The Ancient Channel No.5…Unguentaria and the Lady Smells of Antiquity

Alright so most people think that perfumes are something of the modern world. However, in antiquity- bathing was all too rare, and most times your musk was covered up by the flowery, sweet, and luscious smells of frankincense and myrrh. (I may be exaggerating a bit here, but in between baths, one could lather oil all over themselves and use a dull blade to literally scrape the dirt off. You’d come out pretty soft and smooth- but I wouldn’t venture down any slides or hug a pal soon afterwards).

Yet when you got the chance to bathe, you would often pour unguents into your bath water or douse yourself in unguents so as to make sure a week from then  you’d smell the same (or you would hope).

Have you ever gone to Bath and Body Works and purchased a Wallflower? A Fabreeze oil plugin? Or any modern candle container in which a plate is suspended above it for the purpose of burning oil to fragrance a room? Of course you have- so did people 2000+ YEARS AGO!

Imagine the unguentarium here in the picture placed on the disc (or large central hole) of the lamp. The wick would be stuffed in the small nozzle hole, and once lit the unguentarium would be warmed by the heat of the wick and thus burn the oils within the vessel. And there you go- modern day air freshener.


Here’s how it works. There is a particular ceramic vessel: an unguentarium (singular) unguentaria (plural) [for all you linguist perfectionists out there ;)] specifically, a piriform unguentarium (A) is descended from the greek lekythosa container made especially for carrying precious oils.  In the Hellenistic period, prior to the introduction of the piriform- there was the fusiform unguentarium (C). It will be obvious from the pictures provided, that the fusiform wasn’t all to popular- it looked more like a small, obscure boomerang, or a mini-weight. It wasn’t until the precious, piriform unguentarium that the perfume industry BLEW UP. The Nabateans were the main men for producing the highest quality of perfumed oils, and they were smart enough to not only produce the value-added product but to put a signature on their own type of vessel- the Nabataean piriform unguentarium.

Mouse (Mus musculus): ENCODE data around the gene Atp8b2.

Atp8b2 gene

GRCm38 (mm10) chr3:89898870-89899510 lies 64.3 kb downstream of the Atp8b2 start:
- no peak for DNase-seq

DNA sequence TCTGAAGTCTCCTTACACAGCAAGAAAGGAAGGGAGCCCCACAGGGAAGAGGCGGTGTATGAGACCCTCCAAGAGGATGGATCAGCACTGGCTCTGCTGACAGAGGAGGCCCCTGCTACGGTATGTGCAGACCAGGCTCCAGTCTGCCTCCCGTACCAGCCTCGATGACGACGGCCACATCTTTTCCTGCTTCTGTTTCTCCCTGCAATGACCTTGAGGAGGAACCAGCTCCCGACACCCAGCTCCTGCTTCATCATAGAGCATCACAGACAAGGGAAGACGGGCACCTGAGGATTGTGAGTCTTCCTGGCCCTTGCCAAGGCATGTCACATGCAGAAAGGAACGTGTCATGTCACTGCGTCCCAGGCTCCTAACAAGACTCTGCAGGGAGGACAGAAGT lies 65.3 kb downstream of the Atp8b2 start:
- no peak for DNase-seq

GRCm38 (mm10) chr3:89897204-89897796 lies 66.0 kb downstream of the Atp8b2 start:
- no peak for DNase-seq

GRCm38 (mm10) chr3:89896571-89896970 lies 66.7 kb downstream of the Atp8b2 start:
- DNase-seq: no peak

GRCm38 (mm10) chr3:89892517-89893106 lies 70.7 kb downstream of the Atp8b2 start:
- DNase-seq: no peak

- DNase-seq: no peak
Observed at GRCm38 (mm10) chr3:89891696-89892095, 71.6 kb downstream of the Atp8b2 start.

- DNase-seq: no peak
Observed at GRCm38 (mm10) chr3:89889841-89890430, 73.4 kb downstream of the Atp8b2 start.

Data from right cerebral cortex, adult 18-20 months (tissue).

Nabatean Piriform Unguentaria (A) Source

Glass Unguentaria (B) (Source)

Fusiform Unguentarium (C) Source

How do we know all this?? Just like there are historians today, there were some in antiquity whose works have survived thousands of years. Strabo tells us much about the Nabateans in his attempt to compile a Geography (1st century AD). We also have been able to collect all of this information through archaeology! David Johnson created a chronological typology of these lil guys and it has been the focus of my research since I was a wee- little Freshman in college, working in Dr. Parker’s archaeology lab.


And there is your pot knowledge for the day ;).

2 comments on “The Ancient Channel No.5…Unguentaria and the Lady Smells of Antiquity
  1. Pingback: Strigils and oil bathing in Antiquity | Antiquorum et Praesentis

  2. Demonstration of a man using a strigil to scrape off dirt from his body (Source)

    The oil bathing that Pam mentions here was a common practice before the invention of soaps. Archaeologists find items in domestic contexts and in Roman graves called “strigils,” which are the blunt blades that would be used to scrape off the oil (along with the dirt) after it was lathered onto the skin.

    Bronze bathing utensils from Pompeii (Source)

Leave a Reply

Your email address will not be published. Required fields are marked *

You may use these HTML tags and attributes: <a href="" title=""> <abbr title=""> <acronym title=""> <b> <blockquote cite=""> <cite> <code> <del datetime=""> <em> <i> <q cite=""> <s> <strike> <strong>